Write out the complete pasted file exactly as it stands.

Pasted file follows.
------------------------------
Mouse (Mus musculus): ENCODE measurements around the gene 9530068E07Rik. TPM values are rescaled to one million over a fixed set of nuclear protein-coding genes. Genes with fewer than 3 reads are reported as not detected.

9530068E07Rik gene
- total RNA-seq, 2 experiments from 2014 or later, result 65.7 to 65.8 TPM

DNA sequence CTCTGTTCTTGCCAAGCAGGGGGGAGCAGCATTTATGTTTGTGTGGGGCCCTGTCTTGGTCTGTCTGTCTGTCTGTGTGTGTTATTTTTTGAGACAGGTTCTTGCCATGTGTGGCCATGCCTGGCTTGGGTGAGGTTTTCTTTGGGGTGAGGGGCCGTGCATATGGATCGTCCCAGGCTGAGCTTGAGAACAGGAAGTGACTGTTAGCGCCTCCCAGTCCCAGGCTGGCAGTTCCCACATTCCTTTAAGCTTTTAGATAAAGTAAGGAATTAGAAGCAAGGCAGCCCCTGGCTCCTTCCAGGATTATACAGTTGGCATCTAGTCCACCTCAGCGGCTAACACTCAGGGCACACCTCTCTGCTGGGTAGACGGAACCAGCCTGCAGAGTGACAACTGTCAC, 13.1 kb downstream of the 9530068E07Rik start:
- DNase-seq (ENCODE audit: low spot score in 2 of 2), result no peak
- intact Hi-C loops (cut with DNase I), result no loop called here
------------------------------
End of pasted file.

Mouse (Mus musculus): ENCODE measurements around the gene 9530068E07Rik. TPM values are rescaled to one million over a fixed set of nuclear protein-coding genes. Genes with fewer than 3 reads are reported as not detected.

9530068E07Rik gene
- total RNA-seq, 2 experiments from 2014 or later, result 65.7 to 65.8 TPM

DNA sequence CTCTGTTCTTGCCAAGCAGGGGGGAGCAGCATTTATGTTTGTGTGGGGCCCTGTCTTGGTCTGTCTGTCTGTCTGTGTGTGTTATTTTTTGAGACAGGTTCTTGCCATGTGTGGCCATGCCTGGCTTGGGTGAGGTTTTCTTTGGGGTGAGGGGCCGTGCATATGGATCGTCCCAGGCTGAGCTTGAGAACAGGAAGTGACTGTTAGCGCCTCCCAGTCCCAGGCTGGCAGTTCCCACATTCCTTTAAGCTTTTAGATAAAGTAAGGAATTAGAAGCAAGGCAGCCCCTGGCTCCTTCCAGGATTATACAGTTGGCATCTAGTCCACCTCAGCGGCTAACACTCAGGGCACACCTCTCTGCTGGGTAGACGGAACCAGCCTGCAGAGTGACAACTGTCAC, 13.1 kb downstream of the 9530068E07Rik start:
- DNase-seq (ENCODE audit: low spot score in 2 of 2), result no peak
- intact Hi-C loops (cut with DNase I), result no loop called here